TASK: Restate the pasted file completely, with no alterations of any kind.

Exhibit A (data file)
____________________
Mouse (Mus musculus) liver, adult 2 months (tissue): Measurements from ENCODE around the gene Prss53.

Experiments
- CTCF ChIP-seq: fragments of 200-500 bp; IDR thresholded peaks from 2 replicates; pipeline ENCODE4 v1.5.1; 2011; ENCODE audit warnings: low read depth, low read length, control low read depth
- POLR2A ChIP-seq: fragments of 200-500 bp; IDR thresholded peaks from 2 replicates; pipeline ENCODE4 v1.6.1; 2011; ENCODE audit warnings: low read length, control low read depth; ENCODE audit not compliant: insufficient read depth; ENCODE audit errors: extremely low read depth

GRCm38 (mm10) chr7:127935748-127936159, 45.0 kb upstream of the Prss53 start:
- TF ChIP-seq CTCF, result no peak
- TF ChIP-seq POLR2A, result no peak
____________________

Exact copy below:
Mouse (Mus musculus) liver, adult 2 months (tissue): Measurements from ENCODE around the gene Prss53.

Experiments
- CTCF ChIP-seq: fragments of 200-500 bp; IDR thresholded peaks from 2 replicates; pipeline ENCODE4 v1.5.1; 2011; ENCODE audit warnings: low read depth, low read length, control low read depth
- POLR2A ChIP-seq: fragments of 200-500 bp; IDR thresholded peaks from 2 replicates; pipeline ENCODE4 v1.6.1; 2011; ENCODE audit warnings: low read length, control low read depth; ENCODE audit not compliant: insufficient read depth; ENCODE audit errors: extremely low read depth

GRCm38 (mm10) chr7:127935748-127936159, 45.0 kb upstream of the Prss53 start:
- TF ChIP-seq CTCF, result no peak
- TF ChIP-seq POLR2A, result no peak